When New Orleans first cemeteries were built and the graves were dug, they filled with water because of the high water table. Following a heavy rain, coffins would literally pop up from the ground even though stones were placed on top to try and keep this from happening.
Some people even tried drilling holes in the coffins to keep them from floating but this proved unsuccessful, as well.
Then, because of a series of epidemics that occurred in the 1830's believed to be caused by fumes and diseases that buried corpses released into the groundwater, an ordinance was passed that all buried dead had to be placed in a tomb or structure of some kind to keep the groundwater from being tainted.
A tradition popular in Spain at the time, the wall vault system was adopted. Most people were buried in these walls of vaults, above ground. But, those who had the means were buried in stylish family tombs which looked like marble houses.
Because some of the ornate vaults were even surrounded by iron fences and separated by narrow "streets", these graveyards were sometimes called "cities of the dead".
Only one person every two years can be buried in these family vaults. At that time, the body's remains are placed in a special burial bag, moved to the back wall, and the coffin is then destroyed. Should another family member die before this time, their bodies are placed in a temporary vault until enough time has passed for them to be transferred.
Multiple image photograph created using film, printed on durable canvas (no framing needed) or as signed limited editions on archival museum weight paper. Limited editions include minimum one inch white border for framing. Canvases available in all color options and in custom sizes on request.
11" x 24"
Shipping cost: $10.00
My mother always told me I was an observer. She said I would sit still for hours, just watching the world go by. I got my first camera at age 12 but I did not realize the power of photography until I got a chance to participate in a photographic research project on killer whales. There, I began learning the power that photographs held.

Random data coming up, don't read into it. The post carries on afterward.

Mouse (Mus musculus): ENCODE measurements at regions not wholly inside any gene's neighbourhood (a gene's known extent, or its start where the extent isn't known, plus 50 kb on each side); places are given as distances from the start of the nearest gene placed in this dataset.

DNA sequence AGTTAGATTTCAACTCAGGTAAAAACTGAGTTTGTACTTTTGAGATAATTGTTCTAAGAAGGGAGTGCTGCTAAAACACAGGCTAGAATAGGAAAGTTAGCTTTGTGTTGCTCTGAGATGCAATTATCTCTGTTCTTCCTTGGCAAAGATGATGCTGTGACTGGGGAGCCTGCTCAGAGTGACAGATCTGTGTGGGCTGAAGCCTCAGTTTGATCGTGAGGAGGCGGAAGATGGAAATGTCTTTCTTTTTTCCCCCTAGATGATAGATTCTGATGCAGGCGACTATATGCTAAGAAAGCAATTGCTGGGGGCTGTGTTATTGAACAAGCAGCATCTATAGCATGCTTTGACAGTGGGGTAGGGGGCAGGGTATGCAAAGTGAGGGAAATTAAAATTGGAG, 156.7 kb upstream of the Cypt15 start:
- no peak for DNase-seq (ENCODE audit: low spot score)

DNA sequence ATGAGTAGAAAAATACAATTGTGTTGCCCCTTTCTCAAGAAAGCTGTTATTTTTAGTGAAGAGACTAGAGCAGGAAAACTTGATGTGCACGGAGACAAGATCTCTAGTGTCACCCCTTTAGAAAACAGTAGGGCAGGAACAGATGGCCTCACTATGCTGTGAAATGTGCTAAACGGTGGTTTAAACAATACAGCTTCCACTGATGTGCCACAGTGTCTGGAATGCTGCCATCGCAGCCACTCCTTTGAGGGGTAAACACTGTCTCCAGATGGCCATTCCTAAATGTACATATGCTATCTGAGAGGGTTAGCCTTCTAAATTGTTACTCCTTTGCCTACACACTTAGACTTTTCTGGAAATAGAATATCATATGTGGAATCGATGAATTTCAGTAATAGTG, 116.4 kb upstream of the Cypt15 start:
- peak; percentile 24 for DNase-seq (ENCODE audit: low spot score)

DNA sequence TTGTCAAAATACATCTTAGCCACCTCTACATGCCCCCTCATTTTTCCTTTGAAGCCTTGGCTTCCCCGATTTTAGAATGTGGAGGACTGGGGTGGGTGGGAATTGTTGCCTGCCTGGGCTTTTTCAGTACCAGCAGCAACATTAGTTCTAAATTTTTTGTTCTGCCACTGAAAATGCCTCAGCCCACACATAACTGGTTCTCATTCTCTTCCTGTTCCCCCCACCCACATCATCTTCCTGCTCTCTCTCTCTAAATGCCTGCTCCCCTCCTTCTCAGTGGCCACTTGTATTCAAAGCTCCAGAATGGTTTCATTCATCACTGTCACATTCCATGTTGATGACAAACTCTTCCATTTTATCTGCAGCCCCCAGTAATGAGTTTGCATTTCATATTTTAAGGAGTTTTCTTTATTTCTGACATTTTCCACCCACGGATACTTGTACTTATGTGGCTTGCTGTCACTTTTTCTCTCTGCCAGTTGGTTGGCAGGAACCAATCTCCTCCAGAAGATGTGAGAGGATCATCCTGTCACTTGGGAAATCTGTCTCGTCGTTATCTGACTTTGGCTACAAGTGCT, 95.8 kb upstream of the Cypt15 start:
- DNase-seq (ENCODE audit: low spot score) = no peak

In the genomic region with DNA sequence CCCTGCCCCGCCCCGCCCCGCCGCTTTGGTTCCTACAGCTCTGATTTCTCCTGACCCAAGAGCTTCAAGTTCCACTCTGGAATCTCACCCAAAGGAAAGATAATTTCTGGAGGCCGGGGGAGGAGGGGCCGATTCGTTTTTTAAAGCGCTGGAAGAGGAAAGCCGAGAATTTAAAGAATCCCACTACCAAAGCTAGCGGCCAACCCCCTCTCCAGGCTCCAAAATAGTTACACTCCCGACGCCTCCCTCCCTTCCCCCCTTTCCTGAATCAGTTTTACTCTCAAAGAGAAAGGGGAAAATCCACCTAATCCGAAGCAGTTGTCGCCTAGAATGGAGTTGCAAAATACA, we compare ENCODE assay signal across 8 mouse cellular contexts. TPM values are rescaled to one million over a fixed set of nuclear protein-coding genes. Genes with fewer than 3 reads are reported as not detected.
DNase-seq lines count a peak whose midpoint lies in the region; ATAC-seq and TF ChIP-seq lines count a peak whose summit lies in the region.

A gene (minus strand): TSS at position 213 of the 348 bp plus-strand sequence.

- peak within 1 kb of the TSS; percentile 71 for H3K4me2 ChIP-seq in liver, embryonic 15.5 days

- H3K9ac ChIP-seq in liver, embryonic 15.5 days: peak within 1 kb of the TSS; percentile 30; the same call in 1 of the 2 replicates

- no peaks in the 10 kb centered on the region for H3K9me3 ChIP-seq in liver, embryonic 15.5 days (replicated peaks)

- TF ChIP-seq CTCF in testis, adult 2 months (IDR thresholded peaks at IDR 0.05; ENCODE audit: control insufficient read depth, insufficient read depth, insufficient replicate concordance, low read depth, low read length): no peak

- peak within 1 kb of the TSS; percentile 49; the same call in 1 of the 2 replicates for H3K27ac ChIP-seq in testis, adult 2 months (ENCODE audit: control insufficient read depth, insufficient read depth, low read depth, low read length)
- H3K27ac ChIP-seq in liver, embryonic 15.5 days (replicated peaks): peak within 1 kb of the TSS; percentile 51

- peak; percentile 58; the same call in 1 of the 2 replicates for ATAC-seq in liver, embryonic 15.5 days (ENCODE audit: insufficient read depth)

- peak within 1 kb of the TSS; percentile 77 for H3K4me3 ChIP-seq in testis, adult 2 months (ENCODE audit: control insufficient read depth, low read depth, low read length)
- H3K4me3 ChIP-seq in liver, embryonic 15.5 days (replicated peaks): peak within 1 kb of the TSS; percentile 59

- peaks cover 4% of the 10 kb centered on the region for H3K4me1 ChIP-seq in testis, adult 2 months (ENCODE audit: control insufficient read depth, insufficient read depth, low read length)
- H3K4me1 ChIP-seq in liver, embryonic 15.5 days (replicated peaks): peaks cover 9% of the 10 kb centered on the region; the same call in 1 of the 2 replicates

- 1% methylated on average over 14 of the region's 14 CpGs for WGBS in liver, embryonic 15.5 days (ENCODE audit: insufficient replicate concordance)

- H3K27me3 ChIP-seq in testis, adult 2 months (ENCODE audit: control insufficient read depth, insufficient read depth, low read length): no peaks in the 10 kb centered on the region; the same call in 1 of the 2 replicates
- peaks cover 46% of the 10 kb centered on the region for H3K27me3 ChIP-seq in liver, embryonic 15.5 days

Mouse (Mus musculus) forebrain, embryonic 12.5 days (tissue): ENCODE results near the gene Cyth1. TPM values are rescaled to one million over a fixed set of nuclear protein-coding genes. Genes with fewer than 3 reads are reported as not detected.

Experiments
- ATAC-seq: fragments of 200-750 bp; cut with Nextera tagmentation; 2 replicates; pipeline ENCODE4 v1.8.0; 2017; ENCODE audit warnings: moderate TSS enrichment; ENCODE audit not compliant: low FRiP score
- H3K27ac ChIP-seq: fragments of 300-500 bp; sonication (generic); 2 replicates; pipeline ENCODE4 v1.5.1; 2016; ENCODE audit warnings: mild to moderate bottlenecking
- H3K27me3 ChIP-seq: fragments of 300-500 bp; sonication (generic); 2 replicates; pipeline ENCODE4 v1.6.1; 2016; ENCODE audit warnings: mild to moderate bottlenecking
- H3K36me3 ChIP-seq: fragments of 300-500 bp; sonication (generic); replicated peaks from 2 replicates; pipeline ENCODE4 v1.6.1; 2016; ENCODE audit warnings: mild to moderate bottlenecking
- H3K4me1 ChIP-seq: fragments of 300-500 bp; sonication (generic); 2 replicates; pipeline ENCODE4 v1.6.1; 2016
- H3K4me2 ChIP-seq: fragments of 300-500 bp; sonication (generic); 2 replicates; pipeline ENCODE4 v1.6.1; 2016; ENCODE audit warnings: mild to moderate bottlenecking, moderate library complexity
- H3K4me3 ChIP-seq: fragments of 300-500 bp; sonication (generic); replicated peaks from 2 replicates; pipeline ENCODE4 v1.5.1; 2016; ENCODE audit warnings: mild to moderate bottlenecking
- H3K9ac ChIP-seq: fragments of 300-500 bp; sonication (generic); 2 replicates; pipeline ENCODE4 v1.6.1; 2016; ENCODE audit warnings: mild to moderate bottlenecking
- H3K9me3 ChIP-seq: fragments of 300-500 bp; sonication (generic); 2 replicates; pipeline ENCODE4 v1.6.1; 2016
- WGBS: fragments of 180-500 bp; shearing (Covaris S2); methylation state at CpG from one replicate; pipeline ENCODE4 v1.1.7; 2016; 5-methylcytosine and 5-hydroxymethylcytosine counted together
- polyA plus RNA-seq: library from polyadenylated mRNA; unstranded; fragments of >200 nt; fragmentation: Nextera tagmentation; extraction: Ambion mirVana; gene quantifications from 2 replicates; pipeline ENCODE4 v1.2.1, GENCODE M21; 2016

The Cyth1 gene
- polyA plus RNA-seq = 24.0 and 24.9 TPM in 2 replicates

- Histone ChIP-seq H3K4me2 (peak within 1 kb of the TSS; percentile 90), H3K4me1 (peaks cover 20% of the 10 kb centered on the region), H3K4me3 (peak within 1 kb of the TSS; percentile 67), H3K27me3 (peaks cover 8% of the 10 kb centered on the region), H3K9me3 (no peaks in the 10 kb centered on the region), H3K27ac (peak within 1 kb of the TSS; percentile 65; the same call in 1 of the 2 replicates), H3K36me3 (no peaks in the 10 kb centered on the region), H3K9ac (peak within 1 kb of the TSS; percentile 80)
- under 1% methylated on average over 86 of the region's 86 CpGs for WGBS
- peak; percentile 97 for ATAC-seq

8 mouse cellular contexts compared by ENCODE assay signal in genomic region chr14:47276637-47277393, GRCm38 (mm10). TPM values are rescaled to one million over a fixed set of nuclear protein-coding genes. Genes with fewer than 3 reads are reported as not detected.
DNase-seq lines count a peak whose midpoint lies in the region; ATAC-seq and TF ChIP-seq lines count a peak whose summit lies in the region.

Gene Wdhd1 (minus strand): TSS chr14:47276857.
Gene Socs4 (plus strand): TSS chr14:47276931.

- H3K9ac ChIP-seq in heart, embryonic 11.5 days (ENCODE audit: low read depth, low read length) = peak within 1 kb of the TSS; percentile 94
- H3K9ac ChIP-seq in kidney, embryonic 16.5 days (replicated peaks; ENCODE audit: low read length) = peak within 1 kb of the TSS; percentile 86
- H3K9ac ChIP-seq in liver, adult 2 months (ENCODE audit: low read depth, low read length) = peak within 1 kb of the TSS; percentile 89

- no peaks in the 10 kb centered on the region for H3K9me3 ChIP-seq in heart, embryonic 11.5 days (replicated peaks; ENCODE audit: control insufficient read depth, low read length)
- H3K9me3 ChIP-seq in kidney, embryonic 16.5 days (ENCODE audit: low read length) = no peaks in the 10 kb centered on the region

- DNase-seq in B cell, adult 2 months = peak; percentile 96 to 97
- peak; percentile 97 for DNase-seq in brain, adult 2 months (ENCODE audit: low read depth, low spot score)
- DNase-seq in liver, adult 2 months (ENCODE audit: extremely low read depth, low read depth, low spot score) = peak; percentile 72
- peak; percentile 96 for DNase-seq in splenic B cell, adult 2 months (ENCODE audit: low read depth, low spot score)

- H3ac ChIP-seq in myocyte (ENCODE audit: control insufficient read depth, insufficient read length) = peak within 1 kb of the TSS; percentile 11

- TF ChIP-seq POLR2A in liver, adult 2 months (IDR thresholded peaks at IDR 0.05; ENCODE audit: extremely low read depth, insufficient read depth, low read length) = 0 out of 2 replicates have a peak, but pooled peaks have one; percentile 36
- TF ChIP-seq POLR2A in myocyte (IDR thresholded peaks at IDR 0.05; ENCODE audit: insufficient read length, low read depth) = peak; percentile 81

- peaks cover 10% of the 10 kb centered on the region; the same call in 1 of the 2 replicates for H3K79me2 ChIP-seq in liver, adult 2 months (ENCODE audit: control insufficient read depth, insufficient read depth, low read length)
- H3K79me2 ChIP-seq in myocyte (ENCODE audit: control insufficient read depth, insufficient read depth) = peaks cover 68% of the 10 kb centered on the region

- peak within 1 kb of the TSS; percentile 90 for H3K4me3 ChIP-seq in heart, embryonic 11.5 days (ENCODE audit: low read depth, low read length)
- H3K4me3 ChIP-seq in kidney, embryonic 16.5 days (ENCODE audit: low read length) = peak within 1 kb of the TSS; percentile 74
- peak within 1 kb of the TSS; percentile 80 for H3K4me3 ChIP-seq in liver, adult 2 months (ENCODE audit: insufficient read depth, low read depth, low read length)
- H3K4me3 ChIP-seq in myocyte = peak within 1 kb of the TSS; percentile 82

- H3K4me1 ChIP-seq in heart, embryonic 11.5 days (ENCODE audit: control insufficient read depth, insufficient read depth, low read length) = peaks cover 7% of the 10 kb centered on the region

I ended up in California. I met a master photographer and printer named Robert Cavalli. I begged him for a job for over a year. Finally, he hired me and taught me everything I know about the possibilities of developing and printing all kinds of black and white film. He was an amazing teacher and I could not have paid for a better education in any school. He was a painter with light and his passion for the medium transferred to me.
Developing my own personal style began when I had to ride a train each day for over 120 miles. It was a unique view of the world. The landscape moving while I sat still, suspended in a metal box. Images scrolled by, some just a flash, some slowly disappearing from view. It became a challenge to capture these visions.
When I reached the end of my trip, my mind always created a single giant mental canvas on which the journey was etched. All that I had experienced was reflected on my mind's eye including what I had seen and feelings about the journey. I realized that this happens when we travel through or visit a place and I began to wonder how I could convey this in an image. I began to collaborate with Robert and it was from our collaborations and years of practice that I was able to develop the image style I use today.
I call them “Crossings”. They represent the images left in our mind’s eye that form after we visit or travel through a place, our inner, giant, mental canvas.
Rebecca McNeill Meyers is a New Orleans artist living and working in the Northshore.
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